Fascinating post! I, too, am really interested in the OPN product and how it provides customized recommendations to users about what drinks they may like, etc. It’s unusual for people to make a cocktail more complicated than a G&T at home, but it seems like the OPN, as it evolves, could make those cocktails much more accessible. A gamechanger for entertaining at home! It’s great to see how the company is using digital from a marketing perspective, but I wonder how PR could better use digital technologies to improve its supply chain and operations. Beverage companies like these have vast and complicated supply chains and distribution networks, and digital tools could likely enhance this experience for the company and partners. Looking forward to seeing whether the OPN achieves some scale and starts to appear in peoples’ homes!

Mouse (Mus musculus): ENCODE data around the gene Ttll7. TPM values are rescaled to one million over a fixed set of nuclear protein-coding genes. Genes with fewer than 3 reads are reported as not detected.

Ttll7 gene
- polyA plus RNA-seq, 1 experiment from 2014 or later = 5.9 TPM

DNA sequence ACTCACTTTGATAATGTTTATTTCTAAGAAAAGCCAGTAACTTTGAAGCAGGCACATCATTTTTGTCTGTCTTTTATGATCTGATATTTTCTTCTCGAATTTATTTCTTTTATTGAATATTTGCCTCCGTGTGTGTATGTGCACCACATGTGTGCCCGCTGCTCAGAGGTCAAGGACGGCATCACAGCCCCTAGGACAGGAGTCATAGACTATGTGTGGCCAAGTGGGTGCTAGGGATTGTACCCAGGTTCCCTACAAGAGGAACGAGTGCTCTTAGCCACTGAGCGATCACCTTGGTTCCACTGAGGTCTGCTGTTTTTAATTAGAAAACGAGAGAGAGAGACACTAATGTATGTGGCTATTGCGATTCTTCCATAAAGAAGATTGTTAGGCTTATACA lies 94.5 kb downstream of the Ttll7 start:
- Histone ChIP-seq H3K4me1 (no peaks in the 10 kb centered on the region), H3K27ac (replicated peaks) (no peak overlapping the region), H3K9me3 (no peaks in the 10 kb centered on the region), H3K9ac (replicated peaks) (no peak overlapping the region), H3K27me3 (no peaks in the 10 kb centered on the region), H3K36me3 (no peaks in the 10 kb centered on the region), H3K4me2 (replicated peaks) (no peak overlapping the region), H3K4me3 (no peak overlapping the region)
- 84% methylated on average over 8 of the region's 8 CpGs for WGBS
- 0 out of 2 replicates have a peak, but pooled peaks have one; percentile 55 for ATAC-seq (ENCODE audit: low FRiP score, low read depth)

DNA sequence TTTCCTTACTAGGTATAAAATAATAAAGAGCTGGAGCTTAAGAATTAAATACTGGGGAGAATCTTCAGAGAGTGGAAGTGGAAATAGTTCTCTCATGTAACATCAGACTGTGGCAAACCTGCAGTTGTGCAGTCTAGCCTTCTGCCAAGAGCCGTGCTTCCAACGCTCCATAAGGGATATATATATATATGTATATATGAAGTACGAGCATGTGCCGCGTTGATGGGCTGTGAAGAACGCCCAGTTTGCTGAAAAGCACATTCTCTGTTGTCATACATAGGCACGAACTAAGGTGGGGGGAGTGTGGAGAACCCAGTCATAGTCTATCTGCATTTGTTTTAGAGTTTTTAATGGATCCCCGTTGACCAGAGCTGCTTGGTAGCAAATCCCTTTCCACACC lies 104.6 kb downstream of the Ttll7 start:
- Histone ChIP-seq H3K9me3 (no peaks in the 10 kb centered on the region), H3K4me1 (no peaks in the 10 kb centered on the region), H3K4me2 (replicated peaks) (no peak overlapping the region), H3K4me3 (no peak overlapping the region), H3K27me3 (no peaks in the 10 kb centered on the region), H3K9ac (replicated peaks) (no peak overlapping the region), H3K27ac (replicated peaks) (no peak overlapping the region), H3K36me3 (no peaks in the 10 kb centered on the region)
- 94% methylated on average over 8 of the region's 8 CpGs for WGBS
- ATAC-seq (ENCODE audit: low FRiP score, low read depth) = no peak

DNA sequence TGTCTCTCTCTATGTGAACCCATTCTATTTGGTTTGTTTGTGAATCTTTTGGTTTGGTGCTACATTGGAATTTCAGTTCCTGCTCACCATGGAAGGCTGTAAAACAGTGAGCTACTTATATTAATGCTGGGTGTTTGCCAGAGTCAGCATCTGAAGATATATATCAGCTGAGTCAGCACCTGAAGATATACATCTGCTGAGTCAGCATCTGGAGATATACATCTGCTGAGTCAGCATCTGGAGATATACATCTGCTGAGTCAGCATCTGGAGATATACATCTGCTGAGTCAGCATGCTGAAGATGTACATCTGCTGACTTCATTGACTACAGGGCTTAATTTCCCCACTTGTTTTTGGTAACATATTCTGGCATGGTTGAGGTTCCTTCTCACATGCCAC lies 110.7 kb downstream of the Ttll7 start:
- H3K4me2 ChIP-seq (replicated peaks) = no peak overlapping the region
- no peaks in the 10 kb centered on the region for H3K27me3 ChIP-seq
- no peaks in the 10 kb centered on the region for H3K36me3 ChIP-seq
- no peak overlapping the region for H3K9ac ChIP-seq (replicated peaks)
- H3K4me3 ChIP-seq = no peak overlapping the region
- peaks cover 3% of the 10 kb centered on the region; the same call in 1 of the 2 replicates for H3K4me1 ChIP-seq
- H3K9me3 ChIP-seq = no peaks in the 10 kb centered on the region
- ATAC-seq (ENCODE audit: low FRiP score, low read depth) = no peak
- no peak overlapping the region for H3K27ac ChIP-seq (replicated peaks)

Interesting post, HBS123! I like the idea of incumbents leveraging robo-advisors as a way to engage younger clients, whom the firms can then ladder up into their higher margin wealth management businesses. I think robo-advisers certainly reduce the barriers to invest for younger customers, typically put off by the formality and fees of traditional financial advice. However, another major opportunity for robo-advice is in providing it as part of a “hybrid” solution along with a traditional advisor. A hybrid solution could be more appealing to older, higher net worth investors whom research suggests also want access to better digital tools when it comes to their investments. These higher net worth clients may still value the human element, but it seems they do want the ability to do more self-directed. Providing a hybrid solution, therefore, may increasingly become something that an FI like Morgan Stanley needs to provide in order to attract and retain higher net worth customers. Lastly, I’m intrigued by the potential of robo-advisors as a tool for lower net worth investors. It’s essentially infeasible for traditional advisors to work with clients that have less than $50,000 of investable assets or so, meaning that a huge portion of the population hasn’t really had access to financial advice. Robo-advice changes that, opening up the opportunity for FIs to manage these clients’ wealth profitability, a highly important development for the vast majority of the population.